Arrows Across Kansas

If you were ever lost in the wilds of Kansas, you might be able to find your way to civilization using giant arrows. Yes, arrows. In the ground.

This isn't a picture of one in Kansas. Click here for photo credit.
This isn’t a picture of one in Kansas. “Transcontinental Air Mail Route Beacon 37A” by Dppowell – Own work. Licensed under CC BY-SA 4.0 via Commons – https://commons.wikimedia.org/wiki/File:Transcontinental_Air_Mail_Route_Beacon_37A.jpg#/media/File:Transcontinental_Air_Mail_Route_Beacon_37A.jpg

You see, in the days before the internet, before supersonic jets, before the interstate highway system, the U.S. Post Office designed a unique method for getting mail from one coast of the U.S. to the other—the Transcontinental Airway System. They used World War I army surplus planes and more than a few former army pilots.

We may not think airmail is any big deal today, but in the 1920s, air travel was new. (Orville and Wilbur did their thing in 1903.) Air traffic controllers hadn’t been invented yet. Neither had radio navigation.

So how did those first airmail pilots know where they were going? By sight.

TranscontinentalAirSystem_PublicDomain
Image source: Wikipedia

The Post Office and the Department of Commerce teamed up to create the Transcontinental Air Mail Route Beacons. These consisted of concrete arrows indicating the direction to the next beacon, a rotating light tower, and a shed that usually held a generator and fuel tanks. These beacons were once situated every 10 miles on air routes across the United States beginning around 1923.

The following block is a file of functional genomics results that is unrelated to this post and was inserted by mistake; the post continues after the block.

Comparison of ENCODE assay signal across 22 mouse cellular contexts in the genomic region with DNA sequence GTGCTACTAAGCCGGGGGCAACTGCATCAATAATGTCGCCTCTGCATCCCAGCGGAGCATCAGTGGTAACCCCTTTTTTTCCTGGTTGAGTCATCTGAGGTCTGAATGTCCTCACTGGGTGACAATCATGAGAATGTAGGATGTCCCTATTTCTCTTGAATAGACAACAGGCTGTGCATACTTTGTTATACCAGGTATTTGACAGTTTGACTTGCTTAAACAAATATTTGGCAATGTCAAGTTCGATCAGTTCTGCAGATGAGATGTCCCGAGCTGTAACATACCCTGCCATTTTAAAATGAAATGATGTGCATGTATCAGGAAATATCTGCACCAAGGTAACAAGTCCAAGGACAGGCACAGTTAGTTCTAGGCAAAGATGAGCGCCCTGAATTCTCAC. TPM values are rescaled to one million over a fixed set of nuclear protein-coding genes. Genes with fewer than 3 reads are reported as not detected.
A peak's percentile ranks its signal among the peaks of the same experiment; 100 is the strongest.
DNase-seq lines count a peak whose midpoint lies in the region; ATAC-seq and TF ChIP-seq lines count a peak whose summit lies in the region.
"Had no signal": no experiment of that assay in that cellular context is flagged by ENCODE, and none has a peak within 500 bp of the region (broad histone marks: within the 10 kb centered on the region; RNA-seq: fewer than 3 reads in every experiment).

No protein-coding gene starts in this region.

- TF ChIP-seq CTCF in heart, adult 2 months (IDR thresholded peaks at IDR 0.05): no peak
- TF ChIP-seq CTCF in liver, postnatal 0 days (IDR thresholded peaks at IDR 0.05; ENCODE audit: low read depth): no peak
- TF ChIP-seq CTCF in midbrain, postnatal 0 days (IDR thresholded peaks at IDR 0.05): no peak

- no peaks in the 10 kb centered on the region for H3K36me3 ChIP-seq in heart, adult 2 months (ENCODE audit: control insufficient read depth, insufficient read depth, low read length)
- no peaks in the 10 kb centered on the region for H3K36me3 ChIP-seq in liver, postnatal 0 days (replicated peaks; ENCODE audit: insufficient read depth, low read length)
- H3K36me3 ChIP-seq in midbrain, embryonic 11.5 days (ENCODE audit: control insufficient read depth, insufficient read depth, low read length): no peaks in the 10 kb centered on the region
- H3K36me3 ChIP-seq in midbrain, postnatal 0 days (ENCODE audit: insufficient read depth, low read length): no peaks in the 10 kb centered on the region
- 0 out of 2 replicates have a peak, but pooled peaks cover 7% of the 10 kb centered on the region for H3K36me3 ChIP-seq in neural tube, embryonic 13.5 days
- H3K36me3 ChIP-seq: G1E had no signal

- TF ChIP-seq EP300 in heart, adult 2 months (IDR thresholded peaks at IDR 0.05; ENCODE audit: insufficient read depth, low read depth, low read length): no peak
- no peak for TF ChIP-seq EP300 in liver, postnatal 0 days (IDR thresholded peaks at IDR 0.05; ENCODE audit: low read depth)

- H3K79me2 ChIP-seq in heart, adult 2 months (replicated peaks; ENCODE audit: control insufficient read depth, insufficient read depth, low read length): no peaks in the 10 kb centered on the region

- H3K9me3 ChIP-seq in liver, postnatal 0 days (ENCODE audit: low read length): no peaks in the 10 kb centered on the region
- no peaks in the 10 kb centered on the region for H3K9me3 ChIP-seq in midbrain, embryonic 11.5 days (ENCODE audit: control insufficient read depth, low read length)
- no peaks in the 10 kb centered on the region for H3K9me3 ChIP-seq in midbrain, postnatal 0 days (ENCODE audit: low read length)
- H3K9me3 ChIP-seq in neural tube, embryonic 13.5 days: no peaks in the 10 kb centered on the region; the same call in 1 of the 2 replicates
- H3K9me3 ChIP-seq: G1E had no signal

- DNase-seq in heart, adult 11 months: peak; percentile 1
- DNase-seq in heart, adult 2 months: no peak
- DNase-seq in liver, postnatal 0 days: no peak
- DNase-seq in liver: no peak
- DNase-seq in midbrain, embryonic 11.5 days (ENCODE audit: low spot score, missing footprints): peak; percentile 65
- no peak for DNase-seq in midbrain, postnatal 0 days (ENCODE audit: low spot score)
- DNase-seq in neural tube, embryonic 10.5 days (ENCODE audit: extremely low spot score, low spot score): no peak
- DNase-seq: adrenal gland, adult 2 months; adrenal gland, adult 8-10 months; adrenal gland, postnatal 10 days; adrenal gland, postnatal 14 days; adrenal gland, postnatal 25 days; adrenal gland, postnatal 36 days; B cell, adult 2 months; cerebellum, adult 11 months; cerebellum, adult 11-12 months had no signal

The 53-foot tall light tower held a five million candlepower beacon that rotated six times a minute. The lights allowed for nighttime navigation.

Many of these beacons were removed during World War II to prevent aiding enemy bombers with navigation. Others can still be seen today. (Nineteen of them remain in use in Montana.) You can visit one of the beacons, along with four of the concrete pads, in the state of Kansas. (Well, you could if they weren’t on private property.) Click here to see the locations of each one.

Anyone care to get lost on purpose, so we can find these?

2 comments on “Arrows Across Kansas

  1. This sounds like my kind of adventure! I hadn’t heard of these before and find them fascinating. If you ever go on a “get lost on purpose” trek, invite me along!

    • I definitely will, Johnnie! Until I start researching, I just don’t think of how innovative our ancestors were. I would have never come up with concrete arrows for navigation.

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